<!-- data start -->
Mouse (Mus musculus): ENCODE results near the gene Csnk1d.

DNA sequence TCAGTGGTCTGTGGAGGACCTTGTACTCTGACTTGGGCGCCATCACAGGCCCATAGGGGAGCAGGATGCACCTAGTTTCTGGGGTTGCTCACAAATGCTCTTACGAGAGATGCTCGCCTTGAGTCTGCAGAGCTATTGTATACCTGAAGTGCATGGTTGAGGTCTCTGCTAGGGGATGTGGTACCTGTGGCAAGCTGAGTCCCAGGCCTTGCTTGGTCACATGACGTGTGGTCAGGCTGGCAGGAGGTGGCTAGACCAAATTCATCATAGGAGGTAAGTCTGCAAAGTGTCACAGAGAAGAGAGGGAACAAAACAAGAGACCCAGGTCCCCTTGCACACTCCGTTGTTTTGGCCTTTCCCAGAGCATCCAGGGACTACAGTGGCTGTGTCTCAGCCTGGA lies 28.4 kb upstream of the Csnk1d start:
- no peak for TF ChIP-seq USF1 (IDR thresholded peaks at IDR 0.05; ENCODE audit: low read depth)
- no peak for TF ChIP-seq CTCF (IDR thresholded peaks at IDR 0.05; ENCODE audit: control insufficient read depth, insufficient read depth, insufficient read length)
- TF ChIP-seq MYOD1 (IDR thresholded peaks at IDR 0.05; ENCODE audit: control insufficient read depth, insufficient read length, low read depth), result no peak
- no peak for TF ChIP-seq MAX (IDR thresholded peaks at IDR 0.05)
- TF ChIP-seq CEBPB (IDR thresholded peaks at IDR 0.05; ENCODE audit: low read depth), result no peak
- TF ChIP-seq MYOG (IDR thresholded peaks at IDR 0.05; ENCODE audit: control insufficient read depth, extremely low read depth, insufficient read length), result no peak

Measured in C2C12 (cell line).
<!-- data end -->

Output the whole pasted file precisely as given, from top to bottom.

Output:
Mouse (Mus musculus): ENCODE results near the gene Csnk1d.

DNA sequence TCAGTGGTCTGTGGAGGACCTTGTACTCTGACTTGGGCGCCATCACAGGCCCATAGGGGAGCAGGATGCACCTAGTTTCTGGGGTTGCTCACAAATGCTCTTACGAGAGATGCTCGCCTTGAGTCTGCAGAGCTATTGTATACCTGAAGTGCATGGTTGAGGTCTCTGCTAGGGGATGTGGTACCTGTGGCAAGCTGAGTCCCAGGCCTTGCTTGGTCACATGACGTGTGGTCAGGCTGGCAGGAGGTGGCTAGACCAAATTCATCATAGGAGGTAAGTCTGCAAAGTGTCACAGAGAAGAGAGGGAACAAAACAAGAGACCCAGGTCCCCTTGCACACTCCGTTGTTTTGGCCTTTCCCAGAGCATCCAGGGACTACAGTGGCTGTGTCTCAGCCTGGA lies 28.4 kb upstream of the Csnk1d start:
- no peak for TF ChIP-seq USF1 (IDR thresholded peaks at IDR 0.05; ENCODE audit: low read depth)
- no peak for TF ChIP-seq CTCF (IDR thresholded peaks at IDR 0.05; ENCODE audit: control insufficient read depth, insufficient read depth, insufficient read length)
- TF ChIP-seq MYOD1 (IDR thresholded peaks at IDR 0.05; ENCODE audit: control insufficient read depth, insufficient read length, low read depth), result no peak
- no peak for TF ChIP-seq MAX (IDR thresholded peaks at IDR 0.05)
- TF ChIP-seq CEBPB (IDR thresholded peaks at IDR 0.05; ENCODE audit: low read depth), result no peak
- TF ChIP-seq MYOG (IDR thresholded peaks at IDR 0.05; ENCODE audit: control insufficient read depth, extremely low read depth, insufficient read length), result no peak

Measured in C2C12 (cell line).